Snakes and Earrings


Subject: Your review of Snakes and Earrings

Dear Lolita Lark of RALPH:

Reading your rather snub review of Snakes and Earrings, I can't but wonder where exactly you find the postmodern elements you refer to in your final remarks. In my head, statements about God, Gods or the possible absence of such, in either philosofical, or other, arguments are usually a distinctly modern trait. Nor is thought experiments about other worlds very PM,. look at ... say, for the sake of argument: Utopia.

Besides that you seem to be making rather harsh judgements on the books characters --- your disbelief confronted with an opaque psychology is, again in my mind, very crude: I quote you:

    So they go to see Mr. Tattoo Man, Shiba-san, and guess what? Lui gets hot because he looks so deliciously cruel, what with his studs and whips and belts and other diverting instruments of puncture and torture. Lui also finds herself rather smitten with the idea of being half-strangled to death in the bed of love, the ultimate coitus interruptus.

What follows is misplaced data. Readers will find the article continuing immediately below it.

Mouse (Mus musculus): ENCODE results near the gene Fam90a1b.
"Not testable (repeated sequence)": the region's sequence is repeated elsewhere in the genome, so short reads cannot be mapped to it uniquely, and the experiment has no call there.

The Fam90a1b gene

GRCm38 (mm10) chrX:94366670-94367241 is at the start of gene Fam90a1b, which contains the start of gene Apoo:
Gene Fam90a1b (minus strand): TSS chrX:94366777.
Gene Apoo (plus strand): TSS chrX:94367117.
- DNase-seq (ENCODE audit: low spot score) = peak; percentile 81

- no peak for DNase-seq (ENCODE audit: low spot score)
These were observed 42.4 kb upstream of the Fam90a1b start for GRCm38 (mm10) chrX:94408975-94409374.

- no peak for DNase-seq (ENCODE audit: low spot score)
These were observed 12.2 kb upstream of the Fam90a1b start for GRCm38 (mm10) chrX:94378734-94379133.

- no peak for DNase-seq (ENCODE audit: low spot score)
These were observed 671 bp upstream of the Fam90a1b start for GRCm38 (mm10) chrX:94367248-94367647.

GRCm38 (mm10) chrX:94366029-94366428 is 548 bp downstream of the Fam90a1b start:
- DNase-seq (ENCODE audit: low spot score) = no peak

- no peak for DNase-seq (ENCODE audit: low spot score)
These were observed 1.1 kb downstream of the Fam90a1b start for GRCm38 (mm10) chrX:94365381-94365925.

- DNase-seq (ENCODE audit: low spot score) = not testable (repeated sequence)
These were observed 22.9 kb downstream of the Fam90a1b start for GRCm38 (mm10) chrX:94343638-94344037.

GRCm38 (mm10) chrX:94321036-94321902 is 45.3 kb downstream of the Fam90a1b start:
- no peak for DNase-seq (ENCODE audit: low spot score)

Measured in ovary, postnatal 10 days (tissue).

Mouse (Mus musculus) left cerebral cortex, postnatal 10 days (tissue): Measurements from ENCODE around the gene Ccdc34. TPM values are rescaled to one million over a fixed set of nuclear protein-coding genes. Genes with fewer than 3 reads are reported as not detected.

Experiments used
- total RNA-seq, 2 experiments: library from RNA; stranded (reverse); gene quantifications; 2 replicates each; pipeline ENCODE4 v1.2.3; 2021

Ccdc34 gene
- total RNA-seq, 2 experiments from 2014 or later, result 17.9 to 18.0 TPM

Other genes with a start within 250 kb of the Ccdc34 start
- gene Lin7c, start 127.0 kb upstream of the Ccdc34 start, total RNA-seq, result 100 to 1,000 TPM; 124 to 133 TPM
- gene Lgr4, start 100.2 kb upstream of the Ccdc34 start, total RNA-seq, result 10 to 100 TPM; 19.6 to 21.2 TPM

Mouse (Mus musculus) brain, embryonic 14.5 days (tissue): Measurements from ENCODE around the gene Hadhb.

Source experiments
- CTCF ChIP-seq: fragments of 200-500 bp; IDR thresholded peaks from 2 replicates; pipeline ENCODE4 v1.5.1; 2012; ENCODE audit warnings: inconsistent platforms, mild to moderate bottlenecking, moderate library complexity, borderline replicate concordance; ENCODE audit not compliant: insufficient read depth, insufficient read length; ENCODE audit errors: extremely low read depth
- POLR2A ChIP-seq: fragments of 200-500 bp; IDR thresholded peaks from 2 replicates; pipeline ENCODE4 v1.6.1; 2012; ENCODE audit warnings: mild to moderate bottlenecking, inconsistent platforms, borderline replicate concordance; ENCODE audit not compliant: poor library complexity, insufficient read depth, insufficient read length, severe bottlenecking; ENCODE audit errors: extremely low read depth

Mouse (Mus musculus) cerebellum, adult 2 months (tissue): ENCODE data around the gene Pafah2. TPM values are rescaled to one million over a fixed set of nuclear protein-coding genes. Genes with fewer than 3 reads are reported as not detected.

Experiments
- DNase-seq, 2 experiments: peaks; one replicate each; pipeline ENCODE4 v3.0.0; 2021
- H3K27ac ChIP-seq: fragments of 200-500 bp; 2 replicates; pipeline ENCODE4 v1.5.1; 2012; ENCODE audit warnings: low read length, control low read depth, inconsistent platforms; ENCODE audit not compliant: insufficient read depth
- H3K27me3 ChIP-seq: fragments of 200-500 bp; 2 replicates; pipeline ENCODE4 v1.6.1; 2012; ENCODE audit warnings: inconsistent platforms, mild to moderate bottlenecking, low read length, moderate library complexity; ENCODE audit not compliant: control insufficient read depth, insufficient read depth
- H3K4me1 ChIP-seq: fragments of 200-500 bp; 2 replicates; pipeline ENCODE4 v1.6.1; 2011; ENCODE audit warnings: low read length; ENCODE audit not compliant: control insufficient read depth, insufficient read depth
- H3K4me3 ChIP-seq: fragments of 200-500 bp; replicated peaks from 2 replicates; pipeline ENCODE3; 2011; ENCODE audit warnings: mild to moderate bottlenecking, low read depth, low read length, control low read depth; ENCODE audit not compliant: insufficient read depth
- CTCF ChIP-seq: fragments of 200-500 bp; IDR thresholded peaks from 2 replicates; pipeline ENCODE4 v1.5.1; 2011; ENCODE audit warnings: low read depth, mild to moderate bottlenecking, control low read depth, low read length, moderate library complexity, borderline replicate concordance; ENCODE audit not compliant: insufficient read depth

I wonder whether you have ever read the Marquiez de Sadé or Leopold von Sacher-Masochs "Venus in Furs" --- these guys will probably help you into at least a theoretical insight of the games being played, and their attraction to the parts.

In your defense, I am not saying the Snakes and Earrings is in any way high literature. It is not, it is part of an, in Europe and America, old movement of realism, and humanism.

--- Stud.Lit Søren V. Welling VI.
Editor-in-Chief BLÆST
Lahnsgade 82 St, 5000,
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